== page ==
Adequate exposure of the wound and surrounding healthy tissue can't be understated. Place the patient in a position that's comfortable and safe while also providing adequate visualization and minimizing staff fatigue. Remove all clothing and dressings in their entirety if possible, and replace soiled sheets for those who are bedridden. Irrigate the wound and discard any loose necrotic debris because it may obscure the view of the wound base, the most essential aspect of wound evaluation. Remove any distracting features from the background and surrounding area, and place a clean, solid-color drape behind the focus area when possible.16


Providing adequate lighting can be difficult, but consider certain factors to optimize image quality. Natural lighting is always preferred to its artificial counterpart; however, the latter may be used to augment darker settings. Position the camera so it's not facing any light sources, which could wash out the image color, and avoid using the flash to reduce glare. Although the ideal lighting composition will vary based on the setting, the most important aspect is consistency when recording serial images for a single patient for proper comparison.16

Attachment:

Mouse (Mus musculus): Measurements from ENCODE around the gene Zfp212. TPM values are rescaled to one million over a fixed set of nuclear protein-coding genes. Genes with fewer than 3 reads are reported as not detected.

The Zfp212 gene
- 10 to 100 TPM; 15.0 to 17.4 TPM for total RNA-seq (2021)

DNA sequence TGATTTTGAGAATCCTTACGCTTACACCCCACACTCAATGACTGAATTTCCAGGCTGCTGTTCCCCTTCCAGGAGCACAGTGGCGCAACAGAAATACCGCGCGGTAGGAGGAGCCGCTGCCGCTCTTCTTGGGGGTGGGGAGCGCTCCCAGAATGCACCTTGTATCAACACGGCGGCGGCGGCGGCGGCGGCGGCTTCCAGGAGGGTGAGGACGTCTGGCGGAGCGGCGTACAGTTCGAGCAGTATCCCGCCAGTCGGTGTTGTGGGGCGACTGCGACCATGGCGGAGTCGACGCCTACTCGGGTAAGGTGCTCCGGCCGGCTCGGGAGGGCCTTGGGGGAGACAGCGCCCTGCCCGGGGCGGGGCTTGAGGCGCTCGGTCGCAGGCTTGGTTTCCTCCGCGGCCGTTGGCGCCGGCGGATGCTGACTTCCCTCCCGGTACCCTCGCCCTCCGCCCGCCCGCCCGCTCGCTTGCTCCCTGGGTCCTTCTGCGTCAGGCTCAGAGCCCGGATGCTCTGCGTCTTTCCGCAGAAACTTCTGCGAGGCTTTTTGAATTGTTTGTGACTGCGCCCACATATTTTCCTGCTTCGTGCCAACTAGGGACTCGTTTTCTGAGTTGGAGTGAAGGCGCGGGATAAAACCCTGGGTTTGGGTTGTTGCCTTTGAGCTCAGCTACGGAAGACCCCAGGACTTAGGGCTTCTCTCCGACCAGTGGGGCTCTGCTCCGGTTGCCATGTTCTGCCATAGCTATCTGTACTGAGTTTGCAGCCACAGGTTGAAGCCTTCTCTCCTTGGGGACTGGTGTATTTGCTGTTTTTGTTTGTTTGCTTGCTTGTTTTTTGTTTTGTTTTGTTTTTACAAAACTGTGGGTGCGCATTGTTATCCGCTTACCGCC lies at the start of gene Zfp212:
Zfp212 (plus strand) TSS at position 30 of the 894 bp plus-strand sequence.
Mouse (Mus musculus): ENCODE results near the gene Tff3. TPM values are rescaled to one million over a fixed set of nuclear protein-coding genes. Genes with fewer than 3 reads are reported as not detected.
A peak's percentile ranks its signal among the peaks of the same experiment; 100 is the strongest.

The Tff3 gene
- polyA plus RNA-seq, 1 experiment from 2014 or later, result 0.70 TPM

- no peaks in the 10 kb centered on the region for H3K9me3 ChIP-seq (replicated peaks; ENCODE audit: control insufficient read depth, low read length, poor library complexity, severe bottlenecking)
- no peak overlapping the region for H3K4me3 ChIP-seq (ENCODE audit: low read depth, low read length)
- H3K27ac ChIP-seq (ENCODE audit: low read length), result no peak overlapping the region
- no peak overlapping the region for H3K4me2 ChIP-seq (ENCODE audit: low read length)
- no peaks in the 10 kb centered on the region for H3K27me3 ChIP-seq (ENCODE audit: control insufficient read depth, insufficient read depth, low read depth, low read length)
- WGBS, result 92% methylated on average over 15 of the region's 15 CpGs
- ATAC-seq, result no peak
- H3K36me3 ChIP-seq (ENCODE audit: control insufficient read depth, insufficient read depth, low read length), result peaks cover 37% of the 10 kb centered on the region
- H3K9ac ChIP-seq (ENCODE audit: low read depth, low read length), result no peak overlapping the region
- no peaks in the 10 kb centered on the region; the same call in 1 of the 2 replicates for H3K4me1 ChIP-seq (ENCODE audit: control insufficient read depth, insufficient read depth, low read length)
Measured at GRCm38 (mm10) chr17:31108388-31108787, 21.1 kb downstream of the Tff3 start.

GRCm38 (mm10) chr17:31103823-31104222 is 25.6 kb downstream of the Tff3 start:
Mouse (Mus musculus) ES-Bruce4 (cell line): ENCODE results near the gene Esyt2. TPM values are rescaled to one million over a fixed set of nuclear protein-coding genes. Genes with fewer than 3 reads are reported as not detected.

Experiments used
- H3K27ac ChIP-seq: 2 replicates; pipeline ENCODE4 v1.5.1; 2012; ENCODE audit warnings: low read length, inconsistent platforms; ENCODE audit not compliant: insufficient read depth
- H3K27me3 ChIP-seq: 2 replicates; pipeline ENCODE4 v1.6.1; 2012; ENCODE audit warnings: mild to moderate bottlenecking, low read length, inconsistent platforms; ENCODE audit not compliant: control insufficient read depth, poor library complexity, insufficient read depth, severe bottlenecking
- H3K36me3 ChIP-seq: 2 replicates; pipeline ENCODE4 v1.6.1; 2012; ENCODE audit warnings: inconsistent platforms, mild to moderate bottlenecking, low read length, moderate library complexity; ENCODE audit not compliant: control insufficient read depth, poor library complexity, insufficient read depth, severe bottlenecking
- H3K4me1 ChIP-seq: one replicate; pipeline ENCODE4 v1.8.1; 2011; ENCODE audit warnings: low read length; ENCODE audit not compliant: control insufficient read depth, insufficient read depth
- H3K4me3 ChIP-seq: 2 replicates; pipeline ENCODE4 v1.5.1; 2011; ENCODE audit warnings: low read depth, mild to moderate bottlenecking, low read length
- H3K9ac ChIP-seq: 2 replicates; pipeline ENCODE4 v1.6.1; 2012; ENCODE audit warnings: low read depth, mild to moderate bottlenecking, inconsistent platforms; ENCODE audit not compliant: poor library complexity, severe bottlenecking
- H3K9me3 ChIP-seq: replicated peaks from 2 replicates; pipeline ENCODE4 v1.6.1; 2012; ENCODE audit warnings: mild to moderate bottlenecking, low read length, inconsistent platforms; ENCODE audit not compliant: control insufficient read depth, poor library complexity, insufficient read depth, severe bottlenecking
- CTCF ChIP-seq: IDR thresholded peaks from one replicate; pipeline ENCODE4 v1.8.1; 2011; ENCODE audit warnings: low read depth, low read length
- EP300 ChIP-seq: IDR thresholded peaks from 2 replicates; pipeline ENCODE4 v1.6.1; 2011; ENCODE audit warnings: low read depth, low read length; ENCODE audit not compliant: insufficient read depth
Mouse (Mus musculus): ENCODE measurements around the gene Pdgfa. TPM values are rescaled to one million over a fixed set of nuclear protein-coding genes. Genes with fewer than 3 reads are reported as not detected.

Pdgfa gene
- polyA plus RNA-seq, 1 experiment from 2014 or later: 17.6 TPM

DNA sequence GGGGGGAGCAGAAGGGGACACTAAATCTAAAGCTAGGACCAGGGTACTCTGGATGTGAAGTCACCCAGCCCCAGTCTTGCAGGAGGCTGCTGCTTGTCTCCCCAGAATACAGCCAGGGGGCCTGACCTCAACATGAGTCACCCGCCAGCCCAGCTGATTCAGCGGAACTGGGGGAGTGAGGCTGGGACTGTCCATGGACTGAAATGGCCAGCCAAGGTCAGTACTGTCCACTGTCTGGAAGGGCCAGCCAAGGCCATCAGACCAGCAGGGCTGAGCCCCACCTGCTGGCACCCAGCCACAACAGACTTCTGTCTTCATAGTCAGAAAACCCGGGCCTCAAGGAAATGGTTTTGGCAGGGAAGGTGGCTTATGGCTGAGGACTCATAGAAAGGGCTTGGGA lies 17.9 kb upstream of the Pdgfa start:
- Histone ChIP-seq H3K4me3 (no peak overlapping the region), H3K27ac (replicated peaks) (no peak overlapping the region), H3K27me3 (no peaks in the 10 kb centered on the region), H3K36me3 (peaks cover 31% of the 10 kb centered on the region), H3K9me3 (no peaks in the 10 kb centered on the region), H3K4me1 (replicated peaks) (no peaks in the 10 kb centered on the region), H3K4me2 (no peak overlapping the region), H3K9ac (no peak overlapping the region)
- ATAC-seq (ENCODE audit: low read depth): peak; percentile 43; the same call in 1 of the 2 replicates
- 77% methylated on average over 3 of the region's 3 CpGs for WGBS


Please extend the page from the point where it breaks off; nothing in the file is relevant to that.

Camera positioning

Position the camera such that the lens is parallel to the plane of the wound. Center the wound within the image, and place the camera at the proper distance for the specific lens being used to optimize focus. Today, many cameras have autofocus features that simplify this process. It's important to include one to two disposable rulers at the wound edges to assess the size, especially when planning to use digital planimetry.16